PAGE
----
How hormones and growth regulators affect your plants
Hormones are produced naturally by plants, while plant growth regulators are applied to plants by humans. Plant hormones and growth regulators are chemicals that affect:
- Root growth.
- Distortion and killing of organs.
- Prevention or promotion of stem elongation.
- Color enhancement of fruit.
- Prevention of leafing, leaf fall or both.
- Many other conditions.
Very small concentrations of these substances produce major growth changes.
|Gibberellic acid (GA)||Stimulates cell division and elongation, breaks dormancy, speeds germination|
|Ethylene gas (CH2)||Ripening agent; stimulates leaf and fruit abscission|
|Indoleacetic acid (IAA)||Stimulates apical dominance, rooting, and leaf abscission|
|Indolebutyric acid (IBA)||Stimulates root growth|
|Naphthalene acetic acid (NAA)||Stimulates root growth, slows respiration (used as a dip on holly)|
|Growth retardants (Alar, B-9, Cycocel, Arest)||Prevent stem elongation in selected crops (e.g., chrysanthemums, poinsettias, and lilies)|
|Herbicides (2,4-D, etc.)||Distorts plant growth; selective and nonselective materials used for killing unwanted plants|
Plant growth regulators may be synthetic compounds, such as IBA and Cycocel, that mimic naturally occurring plant hormones, or they may be natural hormones that were extracted from plant tissue, such as IAA.
Applied concentrations of these substances usually are measured in parts per million (ppm) and in some cases parts per billion (ppb). These growth-regulating substances most often are applied as a spray to foliage or as a liquid drench to the soil around a plant's base. Generally, their effects are short-lived, and they may need to be reapplied in order to achieve the desired effect.
There are five groups of plant-growth-regulating compounds: auxin, gibberellin (GA), cytokinin, ethylene, and abscisic acid (ABA). For the most part, each group contains both naturally occurring hormones and synthetic substances.
Auxin causes several responses in plants:
- Bending toward a light source (phototropism).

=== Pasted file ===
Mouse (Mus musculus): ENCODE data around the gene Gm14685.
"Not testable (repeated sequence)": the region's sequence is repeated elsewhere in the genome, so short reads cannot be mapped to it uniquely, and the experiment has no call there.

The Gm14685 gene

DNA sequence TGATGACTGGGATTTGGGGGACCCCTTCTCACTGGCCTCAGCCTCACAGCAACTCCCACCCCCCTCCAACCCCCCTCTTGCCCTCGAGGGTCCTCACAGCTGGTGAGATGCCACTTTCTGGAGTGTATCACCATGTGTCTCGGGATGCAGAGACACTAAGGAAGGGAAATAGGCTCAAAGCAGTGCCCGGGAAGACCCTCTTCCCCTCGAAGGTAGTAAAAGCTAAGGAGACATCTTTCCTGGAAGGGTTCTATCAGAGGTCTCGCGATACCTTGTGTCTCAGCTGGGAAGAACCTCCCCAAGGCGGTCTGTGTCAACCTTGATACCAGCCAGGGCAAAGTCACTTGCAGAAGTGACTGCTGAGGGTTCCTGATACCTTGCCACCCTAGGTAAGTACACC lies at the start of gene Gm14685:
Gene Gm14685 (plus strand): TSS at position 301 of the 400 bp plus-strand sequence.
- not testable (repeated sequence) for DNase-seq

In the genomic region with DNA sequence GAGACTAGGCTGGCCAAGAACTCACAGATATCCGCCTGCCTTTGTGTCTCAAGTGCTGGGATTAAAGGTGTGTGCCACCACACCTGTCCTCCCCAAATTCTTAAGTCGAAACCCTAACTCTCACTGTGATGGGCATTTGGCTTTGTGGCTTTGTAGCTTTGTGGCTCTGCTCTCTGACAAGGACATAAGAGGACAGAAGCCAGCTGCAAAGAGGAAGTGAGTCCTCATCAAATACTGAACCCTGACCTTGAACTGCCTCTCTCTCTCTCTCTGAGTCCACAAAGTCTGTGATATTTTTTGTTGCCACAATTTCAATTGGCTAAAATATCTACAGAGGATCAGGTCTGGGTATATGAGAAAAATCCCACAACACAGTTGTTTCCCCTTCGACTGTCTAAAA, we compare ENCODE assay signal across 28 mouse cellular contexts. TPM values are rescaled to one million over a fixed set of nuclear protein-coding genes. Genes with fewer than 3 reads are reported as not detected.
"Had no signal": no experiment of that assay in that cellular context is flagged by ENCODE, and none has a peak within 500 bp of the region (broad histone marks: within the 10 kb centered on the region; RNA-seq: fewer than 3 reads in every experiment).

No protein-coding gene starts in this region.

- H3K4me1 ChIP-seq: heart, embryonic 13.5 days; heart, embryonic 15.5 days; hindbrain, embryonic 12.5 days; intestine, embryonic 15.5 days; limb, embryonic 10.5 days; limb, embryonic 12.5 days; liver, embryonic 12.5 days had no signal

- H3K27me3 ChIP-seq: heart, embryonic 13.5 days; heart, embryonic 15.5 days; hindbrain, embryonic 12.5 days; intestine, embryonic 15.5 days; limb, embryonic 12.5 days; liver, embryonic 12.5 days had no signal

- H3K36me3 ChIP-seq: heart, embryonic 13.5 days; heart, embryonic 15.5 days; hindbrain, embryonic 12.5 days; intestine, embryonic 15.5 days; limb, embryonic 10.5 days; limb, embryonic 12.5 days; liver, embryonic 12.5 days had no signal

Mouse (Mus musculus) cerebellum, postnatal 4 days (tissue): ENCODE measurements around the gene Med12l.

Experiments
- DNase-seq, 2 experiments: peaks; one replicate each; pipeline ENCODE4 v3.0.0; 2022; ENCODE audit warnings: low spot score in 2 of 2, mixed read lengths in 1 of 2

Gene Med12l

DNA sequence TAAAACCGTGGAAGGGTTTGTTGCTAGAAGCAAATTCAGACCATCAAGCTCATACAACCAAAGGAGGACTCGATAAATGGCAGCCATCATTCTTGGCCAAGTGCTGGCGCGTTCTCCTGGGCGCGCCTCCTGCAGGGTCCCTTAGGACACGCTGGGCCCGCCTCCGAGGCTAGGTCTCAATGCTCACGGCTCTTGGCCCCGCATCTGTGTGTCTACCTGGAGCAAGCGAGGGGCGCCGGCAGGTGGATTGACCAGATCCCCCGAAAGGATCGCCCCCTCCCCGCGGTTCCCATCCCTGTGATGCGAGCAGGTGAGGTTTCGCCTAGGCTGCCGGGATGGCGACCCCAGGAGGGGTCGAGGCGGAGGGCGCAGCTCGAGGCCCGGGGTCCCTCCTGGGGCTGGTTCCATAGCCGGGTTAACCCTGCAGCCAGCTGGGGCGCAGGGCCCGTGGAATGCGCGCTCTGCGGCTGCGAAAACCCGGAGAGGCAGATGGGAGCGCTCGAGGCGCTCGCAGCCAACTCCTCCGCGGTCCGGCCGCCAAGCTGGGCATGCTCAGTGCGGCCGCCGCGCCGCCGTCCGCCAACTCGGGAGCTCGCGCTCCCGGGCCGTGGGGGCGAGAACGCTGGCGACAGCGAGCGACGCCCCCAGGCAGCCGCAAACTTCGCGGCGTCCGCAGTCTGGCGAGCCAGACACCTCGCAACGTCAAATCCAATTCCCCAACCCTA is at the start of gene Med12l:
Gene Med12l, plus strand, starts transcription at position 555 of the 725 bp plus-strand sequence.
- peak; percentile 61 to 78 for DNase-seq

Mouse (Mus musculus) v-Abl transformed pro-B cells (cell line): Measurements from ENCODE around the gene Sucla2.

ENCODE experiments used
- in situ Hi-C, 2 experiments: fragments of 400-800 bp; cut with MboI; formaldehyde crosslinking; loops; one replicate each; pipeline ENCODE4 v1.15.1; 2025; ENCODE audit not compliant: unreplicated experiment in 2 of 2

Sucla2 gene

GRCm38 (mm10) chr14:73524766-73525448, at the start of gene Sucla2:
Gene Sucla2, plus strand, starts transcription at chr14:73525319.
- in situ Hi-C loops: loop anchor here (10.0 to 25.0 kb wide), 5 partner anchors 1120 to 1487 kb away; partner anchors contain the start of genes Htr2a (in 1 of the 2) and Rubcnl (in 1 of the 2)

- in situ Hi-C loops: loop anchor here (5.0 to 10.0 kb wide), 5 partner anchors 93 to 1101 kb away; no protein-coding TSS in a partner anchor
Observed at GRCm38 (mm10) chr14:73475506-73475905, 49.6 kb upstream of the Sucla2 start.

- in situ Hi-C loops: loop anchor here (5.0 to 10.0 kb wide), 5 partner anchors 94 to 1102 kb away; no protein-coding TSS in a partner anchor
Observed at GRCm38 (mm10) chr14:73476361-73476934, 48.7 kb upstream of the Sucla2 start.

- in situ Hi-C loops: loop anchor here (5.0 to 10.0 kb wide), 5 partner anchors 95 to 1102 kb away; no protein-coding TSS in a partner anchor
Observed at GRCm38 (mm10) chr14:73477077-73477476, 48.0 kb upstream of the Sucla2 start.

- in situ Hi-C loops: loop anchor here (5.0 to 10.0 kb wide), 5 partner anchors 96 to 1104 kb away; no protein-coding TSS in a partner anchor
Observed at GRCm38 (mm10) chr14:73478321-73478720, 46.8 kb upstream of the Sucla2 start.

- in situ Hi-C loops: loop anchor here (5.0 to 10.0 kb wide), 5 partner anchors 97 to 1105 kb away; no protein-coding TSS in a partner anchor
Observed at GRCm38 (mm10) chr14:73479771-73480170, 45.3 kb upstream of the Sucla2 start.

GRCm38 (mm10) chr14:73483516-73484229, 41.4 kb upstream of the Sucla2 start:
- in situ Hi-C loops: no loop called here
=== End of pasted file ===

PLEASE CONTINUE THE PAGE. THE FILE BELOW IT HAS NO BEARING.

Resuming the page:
- Downward root growth in response to gravity (geotropism).
- Promotion of apical dominance (the tendency of an apical bud to produce hormones that suppress the growth of the buds below it on the stem).
- Flower formation.
- Fruit set and growth.
- Formation of adventitious roots.
Auxin is the active ingredient in most rooting compounds in which cuttings are dipped during vegetative propagation.
Gibberellins stimulate cell division and elongation, break seed dormancy, and speed germination. The seeds of some species are difficult to germinate; you can soak them in a GA solution to get them started.
Unlike other hormones, cytokinins are found in both plants and animals. They stimulate cell division and often are included in the sterile media used for growing plants from tissue culture. If a medium's mix of growth-regulating compounds is high in cytokinins and low in auxin, the tissue culture explant (small plant part) will produce numerous shoots. On the other hand, if the mix has a high ratio of auxin to cytokinin, the explant will produce more roots. Cytokinins also are used to delay aging and death (senescence).
Ethylene is unique in that it is found only in the gaseous form. It induces ripening, causes leaves to droop (epinasty) and drop (abscission), and promotes senescence. Plants often increase ethylene production in response to stress, and ethylene often is found in high concentrations within cells at the end of a plant's life. The increased ethylene in leaf tissue in the fall is part of the reason leaves fall off trees. Ethylene also is used to ripen fruit (e.g., green bananas).
Abscisic acid (ABA) is a general plant-growth inhibitor. It induces dormancy and prevents seeds from germinating; causes abscission of leaves, fruits, and flowers; and causes stomata to close. High concentrations of ABA in guard cells during periods of drought stress probably play a role in stomatal closure.